My husband drops his voice lower—“You didn’t do it again did you?” He looks in my eyes. “You did do it.” Ally, this has to stop. We just had this conversation, you promised me that you would stop.”
“I can’t help it,” I tell him.
“Why? Why can’t you just stop?”
“Because no one else is doing it.”
“Well, how are you feeling? Are you nervous?” He asks.
“I think it is safe to say that paranoid is an understatement. I am sure this time someone will try to find out who I am and silence me.”
“You are serious aren’t you? This has to stop. We cannot live like this! What did you post exactly?”
I show him my most recent activity.
I can’t stop. It has been two years since I became aware of a pastoralist tribe in East Africa that has been subjected to repeated raids from their own government’s military police. My personal connection to these people was formed when I lived with them, for a short time, through a university program. The struggles they have endured in recent years have been intense: famine, cholera, typhoid, cattle raids, drought, starvation and violent military attacks.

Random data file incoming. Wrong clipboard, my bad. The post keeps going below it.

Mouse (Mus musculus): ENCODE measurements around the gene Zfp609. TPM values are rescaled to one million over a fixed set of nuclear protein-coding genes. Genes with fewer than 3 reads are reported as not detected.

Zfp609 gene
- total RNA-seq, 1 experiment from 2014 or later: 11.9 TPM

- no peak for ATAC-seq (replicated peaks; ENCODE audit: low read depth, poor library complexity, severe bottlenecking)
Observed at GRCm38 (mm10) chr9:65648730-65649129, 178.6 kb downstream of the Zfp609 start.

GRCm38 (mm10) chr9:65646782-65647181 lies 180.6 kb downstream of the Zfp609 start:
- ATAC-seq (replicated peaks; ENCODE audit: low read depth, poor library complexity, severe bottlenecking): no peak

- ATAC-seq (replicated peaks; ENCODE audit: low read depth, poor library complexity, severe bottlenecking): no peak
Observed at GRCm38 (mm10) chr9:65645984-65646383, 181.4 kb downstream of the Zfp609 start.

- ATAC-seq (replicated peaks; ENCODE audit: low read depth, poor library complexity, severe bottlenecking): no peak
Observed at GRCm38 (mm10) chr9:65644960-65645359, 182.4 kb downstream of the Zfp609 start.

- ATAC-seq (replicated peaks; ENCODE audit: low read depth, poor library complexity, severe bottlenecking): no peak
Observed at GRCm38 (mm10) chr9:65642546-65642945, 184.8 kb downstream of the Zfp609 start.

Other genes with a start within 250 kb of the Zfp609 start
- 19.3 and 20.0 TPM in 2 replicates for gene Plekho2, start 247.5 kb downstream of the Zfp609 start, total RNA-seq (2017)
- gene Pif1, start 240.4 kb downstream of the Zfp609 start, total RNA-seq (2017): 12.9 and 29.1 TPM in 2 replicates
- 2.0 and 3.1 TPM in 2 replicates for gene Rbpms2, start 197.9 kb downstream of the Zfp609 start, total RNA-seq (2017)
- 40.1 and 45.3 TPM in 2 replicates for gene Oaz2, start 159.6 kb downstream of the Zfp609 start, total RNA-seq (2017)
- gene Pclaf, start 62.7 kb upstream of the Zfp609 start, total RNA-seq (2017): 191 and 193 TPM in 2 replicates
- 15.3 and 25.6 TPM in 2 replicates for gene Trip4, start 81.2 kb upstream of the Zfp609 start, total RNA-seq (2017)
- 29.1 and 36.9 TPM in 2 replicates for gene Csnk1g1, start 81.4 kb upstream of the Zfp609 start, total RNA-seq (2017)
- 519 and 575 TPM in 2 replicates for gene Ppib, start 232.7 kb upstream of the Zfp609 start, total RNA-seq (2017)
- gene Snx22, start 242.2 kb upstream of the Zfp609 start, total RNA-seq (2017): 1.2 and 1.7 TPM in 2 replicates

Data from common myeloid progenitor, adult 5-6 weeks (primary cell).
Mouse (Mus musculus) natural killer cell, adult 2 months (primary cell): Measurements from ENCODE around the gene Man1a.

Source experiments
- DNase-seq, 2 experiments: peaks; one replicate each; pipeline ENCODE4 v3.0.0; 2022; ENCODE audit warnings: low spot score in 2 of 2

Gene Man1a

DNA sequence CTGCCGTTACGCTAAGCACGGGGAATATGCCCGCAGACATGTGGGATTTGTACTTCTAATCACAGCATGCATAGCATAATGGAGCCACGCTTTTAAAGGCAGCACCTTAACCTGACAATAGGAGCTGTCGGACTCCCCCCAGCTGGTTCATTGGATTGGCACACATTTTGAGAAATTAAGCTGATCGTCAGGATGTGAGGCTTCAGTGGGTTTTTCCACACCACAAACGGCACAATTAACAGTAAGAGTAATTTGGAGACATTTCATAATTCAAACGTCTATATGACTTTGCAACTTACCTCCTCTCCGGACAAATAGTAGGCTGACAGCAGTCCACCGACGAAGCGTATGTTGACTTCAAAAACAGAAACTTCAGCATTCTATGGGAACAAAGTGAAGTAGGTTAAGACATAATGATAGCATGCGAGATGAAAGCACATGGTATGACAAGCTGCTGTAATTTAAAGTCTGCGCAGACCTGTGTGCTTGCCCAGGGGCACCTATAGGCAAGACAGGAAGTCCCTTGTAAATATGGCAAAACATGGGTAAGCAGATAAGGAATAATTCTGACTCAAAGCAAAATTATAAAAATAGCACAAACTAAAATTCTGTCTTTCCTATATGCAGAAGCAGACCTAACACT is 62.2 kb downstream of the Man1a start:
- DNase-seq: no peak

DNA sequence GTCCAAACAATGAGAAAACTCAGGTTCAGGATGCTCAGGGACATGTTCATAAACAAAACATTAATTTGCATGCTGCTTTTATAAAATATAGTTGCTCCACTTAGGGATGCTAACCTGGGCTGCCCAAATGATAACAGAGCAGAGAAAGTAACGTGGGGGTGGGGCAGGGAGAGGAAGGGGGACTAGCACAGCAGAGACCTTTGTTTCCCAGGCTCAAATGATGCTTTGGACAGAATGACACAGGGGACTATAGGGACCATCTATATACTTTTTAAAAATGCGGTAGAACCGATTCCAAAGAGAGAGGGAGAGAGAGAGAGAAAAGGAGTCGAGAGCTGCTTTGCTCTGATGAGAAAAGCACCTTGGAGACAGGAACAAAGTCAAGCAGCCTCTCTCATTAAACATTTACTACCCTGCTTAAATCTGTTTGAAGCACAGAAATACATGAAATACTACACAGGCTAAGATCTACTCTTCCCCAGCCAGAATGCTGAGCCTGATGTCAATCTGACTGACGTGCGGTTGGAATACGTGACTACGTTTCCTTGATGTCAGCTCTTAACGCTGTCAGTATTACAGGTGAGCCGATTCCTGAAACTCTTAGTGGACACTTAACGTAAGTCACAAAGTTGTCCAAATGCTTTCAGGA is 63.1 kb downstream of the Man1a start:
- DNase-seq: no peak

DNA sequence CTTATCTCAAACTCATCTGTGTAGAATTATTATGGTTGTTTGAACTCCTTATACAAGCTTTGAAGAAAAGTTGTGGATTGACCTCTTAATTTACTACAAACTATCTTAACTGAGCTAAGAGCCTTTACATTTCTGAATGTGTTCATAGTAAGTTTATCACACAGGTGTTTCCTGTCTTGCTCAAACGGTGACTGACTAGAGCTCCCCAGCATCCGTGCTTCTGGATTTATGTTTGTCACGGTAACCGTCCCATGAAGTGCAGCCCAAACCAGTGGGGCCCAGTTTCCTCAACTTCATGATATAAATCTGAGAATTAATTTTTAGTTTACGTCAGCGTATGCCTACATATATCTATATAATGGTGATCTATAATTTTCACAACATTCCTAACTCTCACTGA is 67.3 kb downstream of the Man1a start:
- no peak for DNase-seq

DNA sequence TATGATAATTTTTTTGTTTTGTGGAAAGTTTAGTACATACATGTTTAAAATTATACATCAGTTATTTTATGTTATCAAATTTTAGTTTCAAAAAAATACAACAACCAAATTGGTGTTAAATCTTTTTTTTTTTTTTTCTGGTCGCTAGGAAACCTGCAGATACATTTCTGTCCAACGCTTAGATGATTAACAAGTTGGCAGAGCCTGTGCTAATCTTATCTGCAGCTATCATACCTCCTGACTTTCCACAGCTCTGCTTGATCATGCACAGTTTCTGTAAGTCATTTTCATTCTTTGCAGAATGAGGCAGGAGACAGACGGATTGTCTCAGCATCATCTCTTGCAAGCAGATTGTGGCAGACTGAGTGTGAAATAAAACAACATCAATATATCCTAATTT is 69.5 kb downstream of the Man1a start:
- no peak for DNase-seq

I have tried many times to disengage, to distance myself. For the sake of my kids, my husband, myself—but I always go back. I can walk away from a lot of what I know, if I really try hard enough. I discovered ways to quiet those stories until they fade to a faint murmur. But I cannot detach myself from one story; there is one that I cannot quiet. So, I keep going back.
It is the image of a mother, caught in the crossfire while breastfeeding her infant. I cannot turn away. I have tried over and over, but I cannot. The moment I heard her story, it became a part of mine. So I post it, late at night, on foreign websites, hoping that someone, somewhere reads it and feels the same way I do—morally outraged.